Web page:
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Home / Articles / Columnists / On the Bright Side /  The Magic of Music
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Thursday, October 4,2018

The Magic of Music

By Jonna Shutowick. M.S. Ed.  

Recently I had to attend a meeting with a bunch of other teachers I didn’t know. During a break I somehow got onto the topic of music with the person next to me. I was telling her how I used to use music lyrics in my sociology lessons, and it turned out we have very similar taste in music. That, in and of itself, may not seem extraordinary, but it just so happens music is one of those things that really moves my soul, and I had assumed that she would not have a clue who I was talking about because she was 15 years my junior. It turns out we were complete music twins. And we found ourselves on a little slice of paradise in a sea of every day rigamarole. We started talking about songs that would be appropriate, and took turns getting goose bumps as we described our favorite lyrics, and how meaningful they would be for all kinds of lessons - government, history, economics (we are social studies teachers). We recited lyrics, and said “have you ever heard...”, and we both giggled like school girls. Oh-My-God-I-Love-Her!!!

We couldn’t stop talking when the meeting came back into session, so we resorted to writing notes back and forth! Like the teenagers in our classes, we found ourselves in touch with a part of us that simply took priority at that moment. It was too important. It was too real. And I have to say, it shifted my reality for the rest of the day. I approached everything I had to do from a place of extreme extreme contentment. I was all there that day. The kids got a version of me that was 100 percent me – not just my teacher role, or my mom role. I was my self-role. And it lent itself to a very harmonious kind of day. Everything flowed, the lessons were smooth, I hit a groove in every lecture, and the seas even seemed to part on my way home by virtue of hitting no traffic.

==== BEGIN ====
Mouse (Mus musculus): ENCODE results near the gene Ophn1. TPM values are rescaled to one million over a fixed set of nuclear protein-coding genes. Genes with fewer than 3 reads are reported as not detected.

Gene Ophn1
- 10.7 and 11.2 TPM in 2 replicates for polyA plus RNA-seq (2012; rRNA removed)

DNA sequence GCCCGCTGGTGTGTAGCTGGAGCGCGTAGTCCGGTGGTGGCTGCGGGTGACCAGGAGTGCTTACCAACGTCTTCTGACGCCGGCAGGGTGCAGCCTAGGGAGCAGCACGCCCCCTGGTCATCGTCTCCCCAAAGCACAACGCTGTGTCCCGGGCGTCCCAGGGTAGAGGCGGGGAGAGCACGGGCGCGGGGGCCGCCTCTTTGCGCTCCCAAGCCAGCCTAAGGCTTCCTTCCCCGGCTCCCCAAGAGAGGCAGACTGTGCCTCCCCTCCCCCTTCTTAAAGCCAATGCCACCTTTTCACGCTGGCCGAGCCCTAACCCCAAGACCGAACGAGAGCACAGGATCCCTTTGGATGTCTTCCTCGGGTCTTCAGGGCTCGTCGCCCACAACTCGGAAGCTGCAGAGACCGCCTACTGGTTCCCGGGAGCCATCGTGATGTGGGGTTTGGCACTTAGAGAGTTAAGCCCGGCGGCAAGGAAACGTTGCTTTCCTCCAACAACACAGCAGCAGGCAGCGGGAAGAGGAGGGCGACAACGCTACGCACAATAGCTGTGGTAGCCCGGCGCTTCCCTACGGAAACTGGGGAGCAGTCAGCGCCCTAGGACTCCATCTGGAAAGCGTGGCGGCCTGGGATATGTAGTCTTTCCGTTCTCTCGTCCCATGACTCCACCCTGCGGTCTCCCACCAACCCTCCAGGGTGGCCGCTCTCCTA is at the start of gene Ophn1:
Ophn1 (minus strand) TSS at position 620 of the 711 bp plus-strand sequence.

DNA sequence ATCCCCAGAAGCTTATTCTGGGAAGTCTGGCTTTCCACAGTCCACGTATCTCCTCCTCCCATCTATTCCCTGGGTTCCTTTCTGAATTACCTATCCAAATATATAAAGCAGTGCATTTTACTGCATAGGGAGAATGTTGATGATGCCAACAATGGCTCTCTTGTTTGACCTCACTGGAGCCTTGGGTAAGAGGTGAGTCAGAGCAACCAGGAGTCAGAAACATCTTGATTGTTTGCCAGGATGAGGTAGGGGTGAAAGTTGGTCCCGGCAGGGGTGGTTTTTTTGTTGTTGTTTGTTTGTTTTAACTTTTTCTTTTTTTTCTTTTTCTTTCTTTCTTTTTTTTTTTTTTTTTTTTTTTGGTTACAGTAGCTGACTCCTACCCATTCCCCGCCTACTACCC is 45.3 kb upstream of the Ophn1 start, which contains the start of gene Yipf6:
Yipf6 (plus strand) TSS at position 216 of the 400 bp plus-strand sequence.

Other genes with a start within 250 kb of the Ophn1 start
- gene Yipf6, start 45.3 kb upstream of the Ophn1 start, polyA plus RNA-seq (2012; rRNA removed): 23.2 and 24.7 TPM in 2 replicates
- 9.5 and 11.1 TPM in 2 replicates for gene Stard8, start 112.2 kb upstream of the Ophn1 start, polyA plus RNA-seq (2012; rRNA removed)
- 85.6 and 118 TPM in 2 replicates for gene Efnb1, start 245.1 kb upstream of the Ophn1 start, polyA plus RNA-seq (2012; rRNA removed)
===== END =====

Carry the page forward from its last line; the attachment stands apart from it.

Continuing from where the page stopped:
I believe I had that kind of day because I was in tune with my higher self. I was operating from a place inside that hosts the real me. Now, the trick is maintaining contact with this part of myself so that all of my moments can be authentic. Not only will that enhance my life on a daily basis, it will likely enhance my interactions with others. Why is this something that has to be worked on? It seems only logical that we should do what makes us truly happy and live from that place. But we have been socialized to make economic or status success a priority. If the things that make us truly happy, indeed the things that we may very likely have been put on this earth to do, are not in line with the norms of “success,” we can easily find ourselves asleep at the wheel. It does not elude me that I was fortunate to experience this brush with reality in such a benign way. In too many instances, people are jolted into reality via shattering, life-altering events. I am grateful, and may it prove to wake up that space inside of me that keeps me in touch with what keeps me real.

 

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